Sources said the additional director-general (intelligence), S.B. Shiradkar, had in his report to the state government on Friday blamed “intelligence failure” for the incident. The transfers are understood to be in line with his findings on the police handling of the situation.

“The report said the violence was planned and executed amid an intelligence failure that left the police bereft of ground-level information and caused them to be outnumbered. It led to the fatal attack on inspector Subodh Kumar Singh,” a senior officer said.

The alleged involvement of a soldier in Subodh’s killing has left the army red-faced. Senior army officers in Srinagar were tight-lipped about the development.

A senior police officer in the Valley said the Uttar Pradesh police seemed to have directly approached the army and not kept Jammu and Kashmir police in the loop.

Adityanath has come under fire for terming Subodh’s murder an “accident” and claiming that lynchings do not take place in Uttar Pradesh.

“There is no mob lynching in Uttar Pradesh. The incident in Bulandshahr was an accident. The guilty will not be spared,” he said on Friday.

Police sources said a video had surfaced suggesting Sumit, initially described as a bystander, may have been among those who threw stones at the police.

A Lament For the Whisperers... Because now screaming is how we speak. It is the new normal

ABSTRACT: Requiem to Beauteous Bygone WhispersSankarshan Thakur, TT, 9 December 2018: Requiem to Beauteous Bygone Whispers
We spoke softly. The memory of it may now be buried in the dung heap of raucous decibels, be we did whisper once upon a time. We did not need to any more. Whispers were enough. Okay, not whispers all the time, but a softly spoken tone. Not weak. Not fragile. Not lacking in strength or vigour. In fact quite firm. And forthright. But softly so. We whispered away the mightiest global empire from these shores. We did not scream. We did not rave and rant. We did not raise arms. We did not fire a shot. We called nobody any names.

We merely stated, even of tone, that things were as they were and they ought no longer be so. We refused to cooperate when we thought we ought to. We boycotted when we thought we ought to. We consigned to holy fires what we did, all manner of things. As protest for what we would not have. As protest for what had been imposed on us. As protest for what we recognised as no longer acceptable, even though we were told it was much the vogue of the day. We shoved it. But we shoved it quietly and collectively. To the fires we put such things, and we returned stoic, as if nothing had happened but a protest. As if nothing more had happened than us putting our signature on it. We burnt. Oh yes we did. But we did not commit arson. There are differences.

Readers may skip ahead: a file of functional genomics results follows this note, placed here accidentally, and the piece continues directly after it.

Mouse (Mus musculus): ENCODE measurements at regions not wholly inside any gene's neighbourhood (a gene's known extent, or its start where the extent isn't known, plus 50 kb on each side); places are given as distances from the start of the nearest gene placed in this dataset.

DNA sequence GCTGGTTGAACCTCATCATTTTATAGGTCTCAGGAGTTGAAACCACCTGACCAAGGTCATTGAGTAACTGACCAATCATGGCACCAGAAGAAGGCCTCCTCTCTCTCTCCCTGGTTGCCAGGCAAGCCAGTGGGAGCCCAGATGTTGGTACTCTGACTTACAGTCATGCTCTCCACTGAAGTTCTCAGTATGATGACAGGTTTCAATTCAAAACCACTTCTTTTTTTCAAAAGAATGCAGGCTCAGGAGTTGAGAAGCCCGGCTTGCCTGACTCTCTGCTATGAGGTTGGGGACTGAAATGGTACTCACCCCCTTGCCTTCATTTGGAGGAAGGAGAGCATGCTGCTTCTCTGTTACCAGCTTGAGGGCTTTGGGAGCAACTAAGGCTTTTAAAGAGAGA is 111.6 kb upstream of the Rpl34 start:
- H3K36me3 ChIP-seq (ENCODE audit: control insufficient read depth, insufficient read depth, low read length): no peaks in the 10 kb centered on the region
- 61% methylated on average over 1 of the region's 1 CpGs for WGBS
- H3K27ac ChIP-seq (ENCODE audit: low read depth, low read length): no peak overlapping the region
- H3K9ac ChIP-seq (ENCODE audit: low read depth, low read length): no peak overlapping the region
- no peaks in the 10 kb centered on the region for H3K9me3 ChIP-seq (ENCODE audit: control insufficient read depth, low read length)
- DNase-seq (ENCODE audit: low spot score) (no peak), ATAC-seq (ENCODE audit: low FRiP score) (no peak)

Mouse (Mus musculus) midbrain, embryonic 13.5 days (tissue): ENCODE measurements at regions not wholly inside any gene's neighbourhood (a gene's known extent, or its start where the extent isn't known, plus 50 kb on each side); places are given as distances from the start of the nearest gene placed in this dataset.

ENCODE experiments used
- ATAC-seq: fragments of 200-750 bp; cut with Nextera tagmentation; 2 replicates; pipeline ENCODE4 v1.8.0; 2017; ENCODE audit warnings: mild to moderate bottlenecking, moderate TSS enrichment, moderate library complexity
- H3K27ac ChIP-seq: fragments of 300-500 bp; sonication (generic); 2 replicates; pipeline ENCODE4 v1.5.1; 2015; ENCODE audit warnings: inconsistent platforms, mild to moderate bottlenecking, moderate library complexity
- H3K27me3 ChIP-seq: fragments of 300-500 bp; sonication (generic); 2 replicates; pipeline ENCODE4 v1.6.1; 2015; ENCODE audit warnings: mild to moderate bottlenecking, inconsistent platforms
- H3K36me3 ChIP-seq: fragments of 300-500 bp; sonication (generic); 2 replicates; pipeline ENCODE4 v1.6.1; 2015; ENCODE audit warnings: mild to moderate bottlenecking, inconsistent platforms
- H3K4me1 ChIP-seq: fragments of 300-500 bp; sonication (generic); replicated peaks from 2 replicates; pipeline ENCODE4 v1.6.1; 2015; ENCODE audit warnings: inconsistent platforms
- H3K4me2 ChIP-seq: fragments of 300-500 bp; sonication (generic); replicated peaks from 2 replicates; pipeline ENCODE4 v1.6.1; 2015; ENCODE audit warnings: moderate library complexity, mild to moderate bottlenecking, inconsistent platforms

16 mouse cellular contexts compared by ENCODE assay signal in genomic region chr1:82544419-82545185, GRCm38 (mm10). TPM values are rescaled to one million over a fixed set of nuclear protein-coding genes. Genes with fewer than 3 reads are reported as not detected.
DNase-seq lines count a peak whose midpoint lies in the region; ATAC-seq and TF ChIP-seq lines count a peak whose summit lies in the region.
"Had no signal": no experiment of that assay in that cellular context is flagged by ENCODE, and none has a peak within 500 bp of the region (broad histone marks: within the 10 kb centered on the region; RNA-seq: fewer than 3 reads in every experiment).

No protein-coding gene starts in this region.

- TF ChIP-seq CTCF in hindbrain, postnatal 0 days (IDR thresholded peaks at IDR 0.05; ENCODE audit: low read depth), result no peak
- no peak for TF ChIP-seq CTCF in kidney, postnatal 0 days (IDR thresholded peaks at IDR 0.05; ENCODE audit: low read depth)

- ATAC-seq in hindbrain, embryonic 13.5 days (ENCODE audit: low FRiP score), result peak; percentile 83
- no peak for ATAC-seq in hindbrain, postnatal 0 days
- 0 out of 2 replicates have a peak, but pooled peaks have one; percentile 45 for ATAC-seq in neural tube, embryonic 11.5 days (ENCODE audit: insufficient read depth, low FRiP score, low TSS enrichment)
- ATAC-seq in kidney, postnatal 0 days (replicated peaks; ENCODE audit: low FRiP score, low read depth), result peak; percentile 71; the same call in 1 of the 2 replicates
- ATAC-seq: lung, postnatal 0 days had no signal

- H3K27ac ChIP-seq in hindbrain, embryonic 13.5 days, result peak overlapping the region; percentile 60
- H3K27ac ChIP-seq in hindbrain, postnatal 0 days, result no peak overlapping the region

As I keep saying, but nobody understands, or few do, there are differences. Differences.

There is a difference between lighting a candle or a diya and lighting a pyre, for instance. One is a beginning, the other the beginning to an end. All things that begin must end, but yet there is a difference between lighting a diya or a candle, and lighting a pyre. You understand, of course. Some differences you shall have to understand.

There are beginnings. And there are ends. There are rituals of lighting to beginnings and to ends. But there are differences. Once we set fire to things as a mark of our collective revolt and celebration. What has now become of us? What has now become of us that we set fires with animus, fires of animosity?

And we no longer whisper. We scream. And we scream so loud and so often that screaming has become not screaming but speaking. Screaming is how we speak. It is the new normal. We used to quietly light diyas and candles and we used to reckon their warmth sufficient.

We would very often take those lights out and light up our streets and lanes and bylanes. And whisper to each other glad tidings. It’s our festival. Oh it’s your festival? And your festival too? It’s our collective festival? Is it? Let there be light. Bah! Let there be light. Let there be lights!! But what has suddenly become of us? I mean, I am the all seeing one, Mahadeb. What has suddenly become of us that we are no longer lighting lights to the purposes we used to? That we are lighting things for other purposes? That we are resorting to setting things alight?

I am, as I said, and would reliably repeat to you, Mahadeb. Part of who I am is also destruction. Have you not heard of my Tandav? It is how I dance. And when I dance there is debris to be expected around where I dance. I am Tandav. I know a few things about destruction. Believe me. But I can see there are few who know it too —- Destruction. And how to go about it. Whispering is not one of them. Destruction comes with noise. Whispering comes with the umbra of silences: shhhhhhhh! It is nothing that can even get mention. Those that whisper silently pass. Those that scream stay. That is how we have become, that is who we are. Or you are.